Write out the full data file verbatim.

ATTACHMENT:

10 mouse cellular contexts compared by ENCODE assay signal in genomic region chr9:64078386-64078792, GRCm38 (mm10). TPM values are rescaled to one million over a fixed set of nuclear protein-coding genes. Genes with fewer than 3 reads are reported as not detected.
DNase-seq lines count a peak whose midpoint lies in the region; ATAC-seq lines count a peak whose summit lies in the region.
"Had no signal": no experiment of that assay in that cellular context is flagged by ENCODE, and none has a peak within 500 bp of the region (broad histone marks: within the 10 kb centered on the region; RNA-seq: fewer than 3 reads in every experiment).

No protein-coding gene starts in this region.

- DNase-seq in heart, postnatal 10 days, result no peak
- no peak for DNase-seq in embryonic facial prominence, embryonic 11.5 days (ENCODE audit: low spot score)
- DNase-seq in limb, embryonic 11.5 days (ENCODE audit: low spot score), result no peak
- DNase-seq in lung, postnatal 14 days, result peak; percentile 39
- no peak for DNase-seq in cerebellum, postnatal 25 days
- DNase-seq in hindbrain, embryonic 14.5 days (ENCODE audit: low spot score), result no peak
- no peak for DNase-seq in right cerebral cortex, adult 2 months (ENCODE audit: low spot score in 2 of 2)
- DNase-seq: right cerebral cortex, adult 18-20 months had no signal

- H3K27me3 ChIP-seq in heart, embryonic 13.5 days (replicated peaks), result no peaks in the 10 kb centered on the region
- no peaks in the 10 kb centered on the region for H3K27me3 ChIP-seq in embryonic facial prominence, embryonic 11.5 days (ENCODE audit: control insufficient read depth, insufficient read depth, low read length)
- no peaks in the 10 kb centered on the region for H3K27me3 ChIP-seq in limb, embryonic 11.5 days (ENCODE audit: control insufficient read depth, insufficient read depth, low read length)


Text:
10 mouse cellular contexts compared by ENCODE assay signal in genomic region chr9:64078386-64078792, GRCm38 (mm10). TPM values are rescaled to one million over a fixed set of nuclear protein-coding genes. Genes with fewer than 3 reads are reported as not detected.
DNase-seq lines count a peak whose midpoint lies in the region; ATAC-seq lines count a peak whose summit lies in the region.
"Had no signal": no experiment of that assay in that cellular context is flagged by ENCODE, and none has a peak within 500 bp of the region (broad histone marks: within the 10 kb centered on the region; RNA-seq: fewer than 3 reads in every experiment).

No protein-coding gene starts in this region.

- DNase-seq in heart, postnatal 10 days, result no peak
- no peak for DNase-seq in embryonic facial prominence, embryonic 11.5 days (ENCODE audit: low spot score)
- DNase-seq in limb, embryonic 11.5 days (ENCODE audit: low spot score), result no peak
- DNase-seq in lung, postnatal 14 days, result peak; percentile 39
- no peak for DNase-seq in cerebellum, postnatal 25 days
- DNase-seq in hindbrain, embryonic 14.5 days (ENCODE audit: low spot score), result no peak
- no peak for DNase-seq in right cerebral cortex, adult 2 months (ENCODE audit: low spot score in 2 of 2)
- DNase-seq: right cerebral cortex, adult 18-20 months had no signal

- H3K27me3 ChIP-seq in heart, embryonic 13.5 days (replicated peaks), result no peaks in the 10 kb centered on the region
- no peaks in the 10 kb centered on the region for H3K27me3 ChIP-seq in embryonic facial prominence, embryonic 11.5 days (ENCODE audit: control insufficient read depth, insufficient read depth, low read length)
- no peaks in the 10 kb centered on the region for H3K27me3 ChIP-seq in limb, embryonic 11.5 days (ENCODE audit: control insufficient read depth, insufficient read depth, low read length)